It’s happened to all of us: thirsty, we reach into the refrigerator for a carton of almond milk, only to discover it’s a week past its expiration date. While some might shrug their shoulders, there is a large portion of the U.S. population (me included) that has always taken these labels seriously. If you’re in this camp, listen up: these labels are largely meaningless, and they don’t necessarily indicate a food item’s real point of expiring.
The need to place “best before” or “use by” dates on packaged foods only emerged after a period of major urbanization in the United States, during which there was a decrease in individuals producing their own food (farmers) and an increase in individuals frequenting supermarkets to purchase their foodstuffs. By the 1970s, there was enough consumer uneasiness about a product’s freshness and quality that manufacturers and retailers began to practice what is known as open dating. Instead of affixing a numerical code onto a particular product (called closed dating, which had been practiced up to this point), a month, day, and year were placed prominently on the product so that consumers might feel more confident in their purchases. The problem, however, was that there wasn’t–and still isn’t–a federal law to govern the practice of food labeling, and therefore each state possesses its own standard for how long a food item can be shelved before it is deemed expired.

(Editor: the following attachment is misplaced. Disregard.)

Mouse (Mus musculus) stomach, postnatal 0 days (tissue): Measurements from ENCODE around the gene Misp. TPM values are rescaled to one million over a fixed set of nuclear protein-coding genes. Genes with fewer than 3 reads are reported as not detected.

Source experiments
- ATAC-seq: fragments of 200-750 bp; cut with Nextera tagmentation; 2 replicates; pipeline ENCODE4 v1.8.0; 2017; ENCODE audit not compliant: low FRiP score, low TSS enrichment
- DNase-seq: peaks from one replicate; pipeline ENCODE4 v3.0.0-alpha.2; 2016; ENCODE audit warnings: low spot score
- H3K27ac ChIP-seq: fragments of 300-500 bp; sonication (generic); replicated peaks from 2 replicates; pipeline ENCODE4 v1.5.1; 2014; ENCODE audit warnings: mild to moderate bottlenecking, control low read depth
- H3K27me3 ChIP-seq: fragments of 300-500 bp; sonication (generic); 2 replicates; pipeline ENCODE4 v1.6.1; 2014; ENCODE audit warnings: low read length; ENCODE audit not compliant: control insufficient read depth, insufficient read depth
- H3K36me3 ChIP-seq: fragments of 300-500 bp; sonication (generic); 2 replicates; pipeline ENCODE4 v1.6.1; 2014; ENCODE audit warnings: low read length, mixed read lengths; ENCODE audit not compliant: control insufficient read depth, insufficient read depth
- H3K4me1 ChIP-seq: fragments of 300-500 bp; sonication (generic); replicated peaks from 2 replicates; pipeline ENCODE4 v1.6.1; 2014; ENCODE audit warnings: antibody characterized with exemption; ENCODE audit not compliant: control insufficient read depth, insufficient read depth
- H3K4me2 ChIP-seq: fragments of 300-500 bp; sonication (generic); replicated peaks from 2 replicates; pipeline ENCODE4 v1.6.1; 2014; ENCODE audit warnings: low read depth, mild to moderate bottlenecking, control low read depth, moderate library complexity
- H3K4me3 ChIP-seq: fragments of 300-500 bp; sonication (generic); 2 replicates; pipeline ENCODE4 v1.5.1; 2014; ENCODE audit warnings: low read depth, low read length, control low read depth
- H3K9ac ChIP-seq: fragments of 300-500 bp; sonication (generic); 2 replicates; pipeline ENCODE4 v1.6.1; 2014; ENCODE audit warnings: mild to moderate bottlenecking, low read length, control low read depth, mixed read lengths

Labeling inconsistency across states can lead to a tremendous amount of food waste. According to a report by the Natural Resources Defense Council and the Harvard Food Law and Policy Clinic, U.S. food losses are estimated to be 160 billion pounds of food annually. The implications for this amount of food waste are manifold. An overreliance on food labels could cost the average American family $2,275 annually. There are environmental concerns, too: according to the Environmental Protection Agency (EPA), 34 million metric tons of food scraps were generated in 2010 alone.
The report also discusses the safety concerns surrounding food labels. For many Americans, the “use by” date is the proverbial be-all end-all when it comes to consuming, say, a bag of kale. But experts say that there is no direct correlation between food safety and date labels. However, consumers are unaware of this reality, and as a result, much food is discarded that would otherwise be safe to consume. On the other hand, there is much risk involved in overly relying on these labels. During instances in which the label serves as the only criterion for whether a food is safe to eat, individuals could be putting themselves at risk when not accounting for storage temperatures. For example, setting a block of tofu on the counter top for 24 hours will undoubtedly affect its freshness and safety, even if it has not reached its “use by” date.
Ultimately, it is the responsibility of the consumer to make informed and intelligent decisions when it comes to eating ostensibly expired food. This isn’t a black and white issue: there are many extraneous factors at play and multiple actors involved. As there is no uniform piece of federal legislation to regulate labeling practices in the United States, and the problem of food waste is a serious and pervasive issue in this country, we must all do our part to educate and inform each other when making choices about the food we purchase, consume, and/or discard.
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Photo: JP Toto via Flickr